The Global Centre urged member states to include the following recommendations to India during the UPR session on 10 November:

      • Cease targeted violence, intimidation and persecution of religious minority groups, particularly Muslims, Dalits and Christians, as well as human rights defenders and government critics;
      • Immediately end discriminatory and exclusionary rhetoric and ideology that may incite violence and hostilities against vulnerable minority groups, rigorously enforce domestic hate speech laws – which prohibit hate speech that targets people on the basis of their race, religion or caste – and take disciplinary action against any BJP official responsible for inciting violence;
      • Thoroughly and independently investigate all attacks on religious minority groups and other vulnerable populations and prosecute those responsible to contribute to the deterrence of further attacks;
      • Adopt a comprehensive national plan that addresses the risk of mass atrocities, in particular by reforming its anti-minority policies and combatting the proliferation of hate speech and incitement to violence and discrimination;
      • Abide by its obligations under the International Covenant on Civil and Political Rights, which prohibits discrimination on any ground and obligates states to ensure that everyone is equal before the law and to ensure equal protection of the law.

The Global Centre further encouraged member states to consider the following advanced questions for the review of India:

      • What steps will the BJP take to prevent an escalation of violence and harassment against religious minority communities and other vulnerable groups in the lead up to the May 2024 national parliamentary elections?
      • How will the government ensure credible and transparent investigations into human rights violations, including of the police and BJP-affiliated paramilitary armed groups?

Indonesia (Papua/West Papua)

For the last fifty years indigenous Papuan populations have suffered under Indonesian military rule in West Papua. After the fall of the New Order regime in 1998, the Indonesian government responded to demands to realize the West Papuan right to self-determination via a 2001 Special Autonomy law, under which the provincial government gained autonomy in all matters except defense, international relations, fiscal and monetary policy, religion, law and justice. The Special Autonomy arrangements have been highly contested by indigenous communities in Papua and West Papua as the special protections awarded to indigenous groups are often ignored or overruled by conflicting legislation. Restrictions on autonomy have fueled ongoing pro-independence political resistance and armed rebellion, as well as government repression.

A 2021 amendment to the Special Autonomy law, implemented without consultation of indigenous Papuan groups, ignored long-standing demands regarding Indonesian migration, distribution of resources and the protection of human rights while shrinking the power of representative institutions for indigenous Papuans and enabling the commission of human rights violations. On 22 February 2021 at least 1,000 indigenous People of Dogiyai Regency organized a peaceful protest in response to the amendment, as well as the proposed expansion of Papua province and development of a new Indonesian National Police Station (Polres). Similar demonstrations have been organized in other cities and regions, including Jakarta and Malang, since February 2021.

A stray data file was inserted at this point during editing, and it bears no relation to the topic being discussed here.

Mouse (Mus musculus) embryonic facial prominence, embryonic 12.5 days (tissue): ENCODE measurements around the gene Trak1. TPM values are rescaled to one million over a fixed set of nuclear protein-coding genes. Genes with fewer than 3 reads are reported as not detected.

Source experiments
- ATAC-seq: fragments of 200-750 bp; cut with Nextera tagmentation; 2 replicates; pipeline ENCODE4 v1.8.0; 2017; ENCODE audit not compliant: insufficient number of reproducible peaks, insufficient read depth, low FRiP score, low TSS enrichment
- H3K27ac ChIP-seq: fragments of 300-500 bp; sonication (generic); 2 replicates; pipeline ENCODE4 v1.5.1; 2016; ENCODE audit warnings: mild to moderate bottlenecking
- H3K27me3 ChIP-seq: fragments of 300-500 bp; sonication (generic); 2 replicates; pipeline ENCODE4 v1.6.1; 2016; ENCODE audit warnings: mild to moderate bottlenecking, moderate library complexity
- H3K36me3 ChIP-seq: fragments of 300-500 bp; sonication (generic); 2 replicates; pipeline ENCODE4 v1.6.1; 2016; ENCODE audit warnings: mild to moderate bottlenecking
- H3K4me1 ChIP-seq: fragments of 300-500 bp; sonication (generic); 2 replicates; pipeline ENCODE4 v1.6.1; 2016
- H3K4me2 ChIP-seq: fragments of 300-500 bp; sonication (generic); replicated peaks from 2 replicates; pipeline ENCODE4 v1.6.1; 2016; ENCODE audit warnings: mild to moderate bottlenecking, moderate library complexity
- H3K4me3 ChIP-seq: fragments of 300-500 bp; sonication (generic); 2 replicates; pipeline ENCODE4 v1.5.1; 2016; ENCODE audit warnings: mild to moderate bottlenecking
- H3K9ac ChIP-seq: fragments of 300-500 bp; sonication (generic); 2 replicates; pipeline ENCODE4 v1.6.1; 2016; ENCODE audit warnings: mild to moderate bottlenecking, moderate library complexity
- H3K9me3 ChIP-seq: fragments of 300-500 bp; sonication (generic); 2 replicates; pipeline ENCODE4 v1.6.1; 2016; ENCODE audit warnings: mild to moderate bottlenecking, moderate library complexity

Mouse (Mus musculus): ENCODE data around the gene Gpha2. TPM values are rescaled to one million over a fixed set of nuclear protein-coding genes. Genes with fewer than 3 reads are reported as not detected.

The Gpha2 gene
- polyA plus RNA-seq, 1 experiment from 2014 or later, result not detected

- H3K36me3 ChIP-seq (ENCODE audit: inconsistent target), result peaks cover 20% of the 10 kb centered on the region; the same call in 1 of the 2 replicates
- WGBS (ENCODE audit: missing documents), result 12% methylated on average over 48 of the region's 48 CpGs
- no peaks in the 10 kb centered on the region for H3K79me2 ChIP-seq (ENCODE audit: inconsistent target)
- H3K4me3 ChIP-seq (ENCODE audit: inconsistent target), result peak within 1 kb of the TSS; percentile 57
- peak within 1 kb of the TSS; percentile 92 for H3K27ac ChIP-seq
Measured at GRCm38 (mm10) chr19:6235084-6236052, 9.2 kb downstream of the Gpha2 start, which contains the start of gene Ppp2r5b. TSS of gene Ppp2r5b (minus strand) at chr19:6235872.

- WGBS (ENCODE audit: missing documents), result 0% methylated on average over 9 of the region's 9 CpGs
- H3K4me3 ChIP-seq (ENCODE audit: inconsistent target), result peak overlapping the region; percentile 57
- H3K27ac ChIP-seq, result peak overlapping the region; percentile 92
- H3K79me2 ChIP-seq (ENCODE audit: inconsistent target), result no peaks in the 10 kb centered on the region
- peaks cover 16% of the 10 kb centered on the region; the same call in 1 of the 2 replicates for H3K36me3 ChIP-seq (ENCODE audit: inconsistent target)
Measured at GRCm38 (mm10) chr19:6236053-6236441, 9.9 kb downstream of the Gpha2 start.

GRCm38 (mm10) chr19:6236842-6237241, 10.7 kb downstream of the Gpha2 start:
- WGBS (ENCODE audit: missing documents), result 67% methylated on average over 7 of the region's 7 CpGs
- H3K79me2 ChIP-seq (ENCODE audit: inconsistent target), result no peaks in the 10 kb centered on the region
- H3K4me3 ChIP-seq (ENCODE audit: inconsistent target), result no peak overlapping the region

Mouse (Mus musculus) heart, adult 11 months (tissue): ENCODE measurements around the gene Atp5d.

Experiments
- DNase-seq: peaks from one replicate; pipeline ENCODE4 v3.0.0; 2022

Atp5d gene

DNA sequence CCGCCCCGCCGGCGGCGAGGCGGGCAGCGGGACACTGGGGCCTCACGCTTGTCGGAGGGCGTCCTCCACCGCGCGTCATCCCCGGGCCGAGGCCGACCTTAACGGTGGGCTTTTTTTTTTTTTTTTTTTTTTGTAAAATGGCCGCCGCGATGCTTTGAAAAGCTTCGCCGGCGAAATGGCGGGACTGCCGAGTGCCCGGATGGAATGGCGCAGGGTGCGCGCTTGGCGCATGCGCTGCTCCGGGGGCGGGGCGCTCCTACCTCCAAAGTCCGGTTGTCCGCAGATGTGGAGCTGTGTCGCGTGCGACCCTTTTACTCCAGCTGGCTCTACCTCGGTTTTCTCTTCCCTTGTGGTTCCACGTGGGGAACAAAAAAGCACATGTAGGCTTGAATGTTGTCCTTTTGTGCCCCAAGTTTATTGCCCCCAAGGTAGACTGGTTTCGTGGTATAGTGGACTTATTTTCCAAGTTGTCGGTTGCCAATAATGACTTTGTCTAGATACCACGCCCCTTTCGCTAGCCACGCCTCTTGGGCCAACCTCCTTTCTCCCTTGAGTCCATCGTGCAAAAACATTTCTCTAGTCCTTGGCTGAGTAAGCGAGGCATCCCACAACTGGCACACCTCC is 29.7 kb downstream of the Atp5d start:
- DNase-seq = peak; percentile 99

These protests were met with disproportionate intervention by Indonesian security forces. Between April and November 2021 the UN received reports of extrajudicial killings, including of young children, enforced disappearance, torture and inhuman treatment and the forced displacement of at least 5,000 indigenous Papuans by Indonesian security forces. The increase in civil unrest triggered a new onset of pro-independence protests in March 2022, increasing the risk of a more severe response by the Indonesian government.

Meanwhile, since 2018 the Papua province has become increasingly militarized as Indonesian security forces respond to attacks by the West Papua National Liberation Army (TPNPB) and other rebel groups. In December 2018 an escalation between state forces and TPNPB displaced between 60,000 to 100,000 people. From August to September 2019 tensions between Indonesian migrants and indigenous Papuans intensified as a result of demonstrations condemning racism and demanding the realization of the West Papuan people’s right to self-determination. In response, more troops were deployed to the region. The troops subsequently harassed and intimidated protesters, as well as arbitrarily arrested activists and human rights defenders.

Indigenous Papuans have been systemically denied their basic human rights, including the right to self-determination. The revision of the Special Autonomy Law has unilaterally challenged the spirit of the law and disregards the right of free, prior and informed consent, as well as the right to political participation of the indigenous people of West Papua. Populations in Papua and West Papua remain at risk of possible atrocity crimes due to ongoing clashes between Indonesian security forces and Papuan militia groups, increasing inter-communal tension within indigenous Papuan groups, and competition between indigenous Papuans and Indonesian migrants.

The Global Centre urged member states to include the following recommendations to Indonesia during the UPR session on 9 November:

      • Promptly initiate independent, impartial and transparent investigations into potential systematic violations and abuses of human rights, such as torture, enforced disappearances and extrajudicial killings of Papuans by security forces, including at the highest level;